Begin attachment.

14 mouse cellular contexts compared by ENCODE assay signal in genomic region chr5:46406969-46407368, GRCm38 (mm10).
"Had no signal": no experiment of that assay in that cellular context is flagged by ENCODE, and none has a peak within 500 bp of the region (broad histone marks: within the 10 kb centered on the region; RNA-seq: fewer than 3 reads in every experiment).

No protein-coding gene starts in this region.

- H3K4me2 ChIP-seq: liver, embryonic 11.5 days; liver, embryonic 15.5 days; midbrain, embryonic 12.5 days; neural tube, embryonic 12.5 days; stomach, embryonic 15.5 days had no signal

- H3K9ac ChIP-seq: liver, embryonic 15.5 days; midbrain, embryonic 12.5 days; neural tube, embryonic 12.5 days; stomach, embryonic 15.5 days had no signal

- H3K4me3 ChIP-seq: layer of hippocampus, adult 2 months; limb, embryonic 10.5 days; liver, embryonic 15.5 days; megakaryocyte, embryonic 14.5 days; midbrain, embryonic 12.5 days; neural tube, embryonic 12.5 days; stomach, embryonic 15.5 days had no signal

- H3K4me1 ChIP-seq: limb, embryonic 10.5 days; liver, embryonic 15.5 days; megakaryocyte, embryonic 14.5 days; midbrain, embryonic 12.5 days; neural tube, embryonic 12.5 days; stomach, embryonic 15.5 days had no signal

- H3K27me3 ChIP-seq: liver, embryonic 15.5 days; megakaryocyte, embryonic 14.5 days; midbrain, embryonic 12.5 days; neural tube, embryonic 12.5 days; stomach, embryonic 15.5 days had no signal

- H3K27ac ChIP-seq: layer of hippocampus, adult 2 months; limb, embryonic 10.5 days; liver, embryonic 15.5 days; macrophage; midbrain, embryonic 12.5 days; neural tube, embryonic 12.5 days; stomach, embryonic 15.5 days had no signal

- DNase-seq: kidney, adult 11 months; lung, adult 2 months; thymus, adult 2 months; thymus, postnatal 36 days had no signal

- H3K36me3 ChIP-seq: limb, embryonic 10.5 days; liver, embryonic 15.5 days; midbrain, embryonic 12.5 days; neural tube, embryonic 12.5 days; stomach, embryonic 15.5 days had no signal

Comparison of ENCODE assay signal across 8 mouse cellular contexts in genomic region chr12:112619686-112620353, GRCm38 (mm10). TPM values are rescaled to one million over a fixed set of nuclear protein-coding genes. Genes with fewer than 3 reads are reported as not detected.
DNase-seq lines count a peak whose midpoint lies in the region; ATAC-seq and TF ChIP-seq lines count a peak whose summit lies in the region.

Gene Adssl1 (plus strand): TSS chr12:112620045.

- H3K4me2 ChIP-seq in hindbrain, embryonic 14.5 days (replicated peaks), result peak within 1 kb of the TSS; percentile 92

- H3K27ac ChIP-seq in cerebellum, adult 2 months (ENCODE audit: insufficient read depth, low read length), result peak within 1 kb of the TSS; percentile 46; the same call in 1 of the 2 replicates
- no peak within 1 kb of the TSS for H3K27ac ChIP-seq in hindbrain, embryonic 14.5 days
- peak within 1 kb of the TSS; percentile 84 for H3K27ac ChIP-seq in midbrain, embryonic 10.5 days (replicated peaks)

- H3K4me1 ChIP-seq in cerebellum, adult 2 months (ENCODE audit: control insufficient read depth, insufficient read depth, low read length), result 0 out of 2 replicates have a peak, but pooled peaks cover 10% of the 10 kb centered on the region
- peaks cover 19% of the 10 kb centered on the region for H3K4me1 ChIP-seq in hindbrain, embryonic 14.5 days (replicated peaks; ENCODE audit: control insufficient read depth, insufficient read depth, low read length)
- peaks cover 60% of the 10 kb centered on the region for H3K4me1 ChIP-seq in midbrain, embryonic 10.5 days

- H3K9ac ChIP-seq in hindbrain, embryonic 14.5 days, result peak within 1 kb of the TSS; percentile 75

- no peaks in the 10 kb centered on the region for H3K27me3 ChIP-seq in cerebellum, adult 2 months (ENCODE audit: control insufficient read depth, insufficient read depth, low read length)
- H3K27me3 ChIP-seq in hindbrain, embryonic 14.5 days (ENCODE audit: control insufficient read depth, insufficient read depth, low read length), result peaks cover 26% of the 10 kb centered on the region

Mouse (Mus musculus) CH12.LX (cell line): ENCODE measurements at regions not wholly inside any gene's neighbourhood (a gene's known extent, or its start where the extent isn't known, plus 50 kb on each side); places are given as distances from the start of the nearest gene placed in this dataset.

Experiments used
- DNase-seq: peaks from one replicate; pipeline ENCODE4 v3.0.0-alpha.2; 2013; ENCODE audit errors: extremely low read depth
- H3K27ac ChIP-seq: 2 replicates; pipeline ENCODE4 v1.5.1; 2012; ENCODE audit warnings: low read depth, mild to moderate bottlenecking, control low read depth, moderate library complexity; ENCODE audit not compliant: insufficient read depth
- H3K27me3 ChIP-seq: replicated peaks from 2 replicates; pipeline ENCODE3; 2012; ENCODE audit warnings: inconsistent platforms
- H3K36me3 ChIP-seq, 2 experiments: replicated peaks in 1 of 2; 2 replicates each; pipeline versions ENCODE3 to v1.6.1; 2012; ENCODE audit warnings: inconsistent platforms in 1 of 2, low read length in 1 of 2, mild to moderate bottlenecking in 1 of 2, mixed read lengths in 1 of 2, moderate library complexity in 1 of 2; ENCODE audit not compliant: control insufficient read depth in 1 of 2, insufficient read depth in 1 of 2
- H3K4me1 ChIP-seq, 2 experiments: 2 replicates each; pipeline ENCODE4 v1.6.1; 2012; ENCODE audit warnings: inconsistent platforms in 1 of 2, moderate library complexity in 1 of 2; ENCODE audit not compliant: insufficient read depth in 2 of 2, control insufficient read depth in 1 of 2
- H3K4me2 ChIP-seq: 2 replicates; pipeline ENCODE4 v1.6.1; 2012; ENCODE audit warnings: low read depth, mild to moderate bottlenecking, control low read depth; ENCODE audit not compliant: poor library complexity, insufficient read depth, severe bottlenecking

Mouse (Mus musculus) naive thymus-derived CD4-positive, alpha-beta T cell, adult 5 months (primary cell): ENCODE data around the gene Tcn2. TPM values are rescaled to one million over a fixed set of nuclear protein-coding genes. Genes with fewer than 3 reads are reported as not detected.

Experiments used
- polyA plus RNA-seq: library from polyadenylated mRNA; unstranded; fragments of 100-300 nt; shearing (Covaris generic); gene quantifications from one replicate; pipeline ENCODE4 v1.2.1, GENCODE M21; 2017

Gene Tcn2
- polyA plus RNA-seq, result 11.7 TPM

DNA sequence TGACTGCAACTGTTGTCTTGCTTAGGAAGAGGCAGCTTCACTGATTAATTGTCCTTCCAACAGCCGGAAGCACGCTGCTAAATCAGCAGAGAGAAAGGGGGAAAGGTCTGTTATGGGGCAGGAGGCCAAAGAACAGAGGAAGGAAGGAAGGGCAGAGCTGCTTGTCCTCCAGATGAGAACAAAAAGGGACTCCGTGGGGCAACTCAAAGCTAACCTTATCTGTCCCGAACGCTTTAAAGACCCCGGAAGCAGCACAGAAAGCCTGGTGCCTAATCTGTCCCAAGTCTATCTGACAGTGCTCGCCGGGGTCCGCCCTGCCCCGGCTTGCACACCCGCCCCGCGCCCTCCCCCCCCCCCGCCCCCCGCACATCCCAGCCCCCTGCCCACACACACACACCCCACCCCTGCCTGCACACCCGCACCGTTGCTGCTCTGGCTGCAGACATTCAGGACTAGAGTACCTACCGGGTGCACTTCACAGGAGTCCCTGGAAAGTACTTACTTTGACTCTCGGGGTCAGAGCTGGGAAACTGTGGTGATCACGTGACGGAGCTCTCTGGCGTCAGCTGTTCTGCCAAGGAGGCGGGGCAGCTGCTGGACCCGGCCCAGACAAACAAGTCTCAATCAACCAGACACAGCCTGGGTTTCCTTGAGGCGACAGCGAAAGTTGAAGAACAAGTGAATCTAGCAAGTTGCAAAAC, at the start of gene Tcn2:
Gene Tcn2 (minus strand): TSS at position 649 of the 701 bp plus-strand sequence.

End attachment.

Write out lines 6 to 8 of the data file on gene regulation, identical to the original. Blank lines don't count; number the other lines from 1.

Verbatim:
- H3K4me3 ChIP-seq: layer of hippocampus, adult 2 months; limb, embryonic 10.5 days; liver, embryonic 15.5 days; megakaryocyte, embryonic 14.5 days; midbrain, embryonic 12.5 days; neural tube, embryonic 12.5 days; stomach, embryonic 15.5 days had no signal

- H3K4me1 ChIP-seq: limb, embryonic 10.5 days; liver, embryonic 15.5 days; megakaryocyte, embryonic 14.5 days; midbrain, embryonic 12.5 days; neural tube, embryonic 12.5 days; stomach, embryonic 15.5 days had no signal

- H3K27me3 ChIP-seq: liver, embryonic 15.5 days; megakaryocyte, embryonic 14.5 days; midbrain, embryonic 12.5 days; neural tube, embryonic 12.5 days; stomach, embryonic 15.5 days had no signal